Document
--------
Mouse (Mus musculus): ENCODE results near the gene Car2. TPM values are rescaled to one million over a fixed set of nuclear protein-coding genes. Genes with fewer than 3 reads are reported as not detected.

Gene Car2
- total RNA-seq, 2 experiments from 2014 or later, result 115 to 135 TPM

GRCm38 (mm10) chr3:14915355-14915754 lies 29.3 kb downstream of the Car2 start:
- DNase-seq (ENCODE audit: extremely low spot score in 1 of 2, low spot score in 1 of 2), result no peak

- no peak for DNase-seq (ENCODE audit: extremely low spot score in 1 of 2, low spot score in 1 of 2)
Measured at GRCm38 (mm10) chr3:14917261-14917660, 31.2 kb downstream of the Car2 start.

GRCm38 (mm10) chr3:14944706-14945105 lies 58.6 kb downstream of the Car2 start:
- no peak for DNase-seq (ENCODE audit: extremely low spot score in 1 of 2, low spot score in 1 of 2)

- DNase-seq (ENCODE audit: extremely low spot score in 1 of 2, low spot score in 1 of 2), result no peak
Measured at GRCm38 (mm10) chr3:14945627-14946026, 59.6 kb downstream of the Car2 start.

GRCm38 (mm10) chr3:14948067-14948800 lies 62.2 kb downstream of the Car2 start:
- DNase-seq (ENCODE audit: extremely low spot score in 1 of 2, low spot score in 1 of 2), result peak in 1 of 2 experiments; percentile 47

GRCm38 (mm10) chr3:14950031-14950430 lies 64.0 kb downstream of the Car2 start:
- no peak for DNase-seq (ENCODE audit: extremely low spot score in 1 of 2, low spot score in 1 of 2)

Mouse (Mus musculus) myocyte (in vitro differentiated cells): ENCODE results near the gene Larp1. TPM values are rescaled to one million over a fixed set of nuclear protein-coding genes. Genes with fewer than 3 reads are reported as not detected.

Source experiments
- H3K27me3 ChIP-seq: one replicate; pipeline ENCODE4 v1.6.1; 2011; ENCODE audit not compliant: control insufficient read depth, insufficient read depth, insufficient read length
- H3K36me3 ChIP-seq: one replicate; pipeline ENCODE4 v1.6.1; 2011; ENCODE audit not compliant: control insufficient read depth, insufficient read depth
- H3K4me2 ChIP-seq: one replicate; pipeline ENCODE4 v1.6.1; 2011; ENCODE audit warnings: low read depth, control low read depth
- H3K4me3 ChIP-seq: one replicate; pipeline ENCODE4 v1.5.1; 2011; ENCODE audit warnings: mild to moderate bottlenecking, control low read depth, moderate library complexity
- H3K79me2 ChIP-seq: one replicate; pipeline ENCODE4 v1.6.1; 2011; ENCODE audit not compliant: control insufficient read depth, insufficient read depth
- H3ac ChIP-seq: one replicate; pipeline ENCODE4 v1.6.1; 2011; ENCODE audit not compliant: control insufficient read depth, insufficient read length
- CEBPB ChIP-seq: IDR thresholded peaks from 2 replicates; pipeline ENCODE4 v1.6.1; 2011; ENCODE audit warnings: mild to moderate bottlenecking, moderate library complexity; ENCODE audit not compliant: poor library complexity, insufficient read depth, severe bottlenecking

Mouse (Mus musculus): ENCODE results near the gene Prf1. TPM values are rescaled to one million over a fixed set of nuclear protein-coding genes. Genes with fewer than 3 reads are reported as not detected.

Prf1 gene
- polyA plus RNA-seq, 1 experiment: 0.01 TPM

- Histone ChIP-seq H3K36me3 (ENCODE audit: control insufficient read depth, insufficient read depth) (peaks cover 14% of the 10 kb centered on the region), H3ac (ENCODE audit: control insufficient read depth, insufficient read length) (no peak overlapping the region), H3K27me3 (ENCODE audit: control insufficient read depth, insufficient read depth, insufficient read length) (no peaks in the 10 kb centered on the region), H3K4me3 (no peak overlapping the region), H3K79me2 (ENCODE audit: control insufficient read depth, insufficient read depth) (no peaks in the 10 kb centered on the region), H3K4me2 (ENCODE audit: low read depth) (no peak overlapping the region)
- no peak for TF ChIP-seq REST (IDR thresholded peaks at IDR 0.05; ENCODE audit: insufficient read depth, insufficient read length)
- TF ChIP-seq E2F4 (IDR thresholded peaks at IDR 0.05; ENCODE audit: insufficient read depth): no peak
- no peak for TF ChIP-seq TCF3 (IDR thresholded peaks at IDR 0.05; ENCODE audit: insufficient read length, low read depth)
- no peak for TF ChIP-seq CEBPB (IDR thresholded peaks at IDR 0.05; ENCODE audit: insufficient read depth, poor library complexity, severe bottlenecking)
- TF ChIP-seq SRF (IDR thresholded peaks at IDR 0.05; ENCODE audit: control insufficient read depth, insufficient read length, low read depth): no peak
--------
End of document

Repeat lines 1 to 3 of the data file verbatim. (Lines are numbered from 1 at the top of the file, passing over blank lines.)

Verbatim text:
Mouse (Mus musculus): ENCODE results near the gene Car2. TPM values are rescaled to one million over a fixed set of nuclear protein-coding genes. Genes with fewer than 3 reads are reported as not detected.

Gene Car2
- total RNA-seq, 2 experiments from 2014 or later, result 115 to 135 TPM